July 29, 2020—Beginning Aug. 1, all California State University Channel Islands (CSUCI) students will have access to a popular campus chatbot named Ekhobot, after the University’s mascot, Ekho the Dolphin.

Ekhobot is a text platform that was designed for new freshmen and transfer students, but the chatbot is now coming to every student’s mobile digital device thanks to a $36,625 grant from CSU Northridge and the Irvine Foundation in support of the “CSU AI Consortium.”

The CSU AI Consortium consists of five CSU campuses that are developing a campus-specific chatbot, with each campus receiving a different amount based on enrollment. The $36,625 is the second installment of a total two-year $89,637 grant for CSUCI.

Ekhobot was originally intended to answer new students’ questions and provide encouragement and reminders of important deadlines, all for the purpose of helping students stay on track to do well, stay in school and graduate on time.

But after the COVID-19 pandemic hit, it became clear that Ekhobot’s role had just become more complex, and had never been more important.

The texts coming into Ekhobot made it clear to Associate Vice Provost for Innovation and Faculty Development Jill Leafstedt, Ph.D, and Associate Vice Provost for Student Success & Community Engagement Amanda Quintero, Ph.D, that the chatbot they had championed and developed for CSUCI was a critical link to students during a confusing and turbulent situation.

“We were so lucky we had the bot during the COVID epidemic because that has been the primary way we have been communicating with students,” Quintero said. “Ekhobot was reaching out to students to see how virtual instruction was going. They were able to really tell us what was most enjoyable and what was most challenging. The thing they needed most was to stay connected.”

Before the pandemic, CSUCI’s chatbot, named “Ekhobot,” answered questions from students like “When is the deadline for registration?” “Where is the dining hall?” and “Is the library open this weekend?”

Then, in March, the pandemic took hold, the campus went virtual and the messages changed:

"I'm just trying to manage my schoolwork with my army requirements. I was called up for duty,” “If you could inform my teachers I will be dropping out, and that I enjoyed their lectures but I'm not currently well” and “"I'm a full-time student and work 50 hours a week because both my parents were laid off their jobs.”

In an effort to learn what students need for their different circumstances, Leafstedt said a number of targeted campaigns were underway for students with different academic needs, depending on where they are with their education.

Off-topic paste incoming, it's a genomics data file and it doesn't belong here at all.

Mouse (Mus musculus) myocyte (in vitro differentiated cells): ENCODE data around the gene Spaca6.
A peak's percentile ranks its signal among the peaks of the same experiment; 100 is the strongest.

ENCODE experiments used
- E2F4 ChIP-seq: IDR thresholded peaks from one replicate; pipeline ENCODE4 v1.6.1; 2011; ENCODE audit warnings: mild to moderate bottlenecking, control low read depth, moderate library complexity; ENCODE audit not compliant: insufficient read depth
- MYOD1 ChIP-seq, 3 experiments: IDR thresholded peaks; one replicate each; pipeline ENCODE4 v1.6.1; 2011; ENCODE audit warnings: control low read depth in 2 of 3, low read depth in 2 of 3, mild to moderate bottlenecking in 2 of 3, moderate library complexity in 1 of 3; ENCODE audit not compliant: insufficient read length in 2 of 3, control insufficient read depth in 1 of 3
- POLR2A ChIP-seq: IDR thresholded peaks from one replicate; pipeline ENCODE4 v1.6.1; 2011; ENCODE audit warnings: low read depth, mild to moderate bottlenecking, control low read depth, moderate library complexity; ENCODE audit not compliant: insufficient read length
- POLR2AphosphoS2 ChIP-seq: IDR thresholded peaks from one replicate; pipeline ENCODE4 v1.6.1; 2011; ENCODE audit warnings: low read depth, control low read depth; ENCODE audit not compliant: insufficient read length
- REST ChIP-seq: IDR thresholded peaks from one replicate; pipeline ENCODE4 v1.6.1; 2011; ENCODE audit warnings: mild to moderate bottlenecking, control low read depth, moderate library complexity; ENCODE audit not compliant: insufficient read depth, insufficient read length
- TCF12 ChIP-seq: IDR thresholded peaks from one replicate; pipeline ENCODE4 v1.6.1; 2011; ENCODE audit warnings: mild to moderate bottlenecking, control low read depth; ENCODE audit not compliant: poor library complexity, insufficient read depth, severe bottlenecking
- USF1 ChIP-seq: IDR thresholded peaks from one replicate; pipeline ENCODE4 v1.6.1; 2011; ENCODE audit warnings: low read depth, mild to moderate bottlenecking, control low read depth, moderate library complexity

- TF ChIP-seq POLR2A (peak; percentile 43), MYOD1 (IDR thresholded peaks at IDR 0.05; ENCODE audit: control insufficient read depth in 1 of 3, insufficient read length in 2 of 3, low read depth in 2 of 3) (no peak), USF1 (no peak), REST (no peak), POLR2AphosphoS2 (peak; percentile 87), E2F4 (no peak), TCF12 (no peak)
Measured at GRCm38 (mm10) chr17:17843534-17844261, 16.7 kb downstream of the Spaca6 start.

“Ekhobot is a way to reach students, but also a way to listen to students,” Leafstedt said. “We’re going to be doing some targeted academic interventions using the bot. For example, we’ve got targeted messages for students who are close to the 120 units needed to graduate, or for students who have struggled to pass a specific class. We’re doing targeted micro-interventions just before midterms with messages like ‘Good luck on the midterm,’ and then it can send them a one-minute tutorial. That’s an area we are excited to explore.”

Interim Assistant Director for Strategic Communications and Student Success Chatbot Tara Hughes is on the front lines of the Ekhobot communication. She and her team field questions and answers from students and use that information to create a so-called “knowledge base” of commonly-asked questions and answers.

Ekhobot has always been a safe place for students to ask questions, get help or just get a sense that they were being heard. After the pandemic hit, Ekhobot was able to supply answers about remote learning and where to find help, but also to provide a comforting presence at a confusing time.

“The students have not been shy about sharing their struggles both inside and outside of the classroom,” Hughes said. “They’re not pulling any punches; they’re being super real with what they’re dealing with. For us, the responsibility is to take that information and make sure the powers that be are aware of the climate.”

And as always, Hughes and the student workers make sure Ekhobot always keeps its sense of humor.

“I think it’s critical Ekhobot should be like a friend,” Hughes said. “There is a sense of isolation and loneliness right now for many of us, and you’re happy to have this presence. The bot is a non-judgmental resource with a nerdy sense of humor, but the students seem to appreciate it.”

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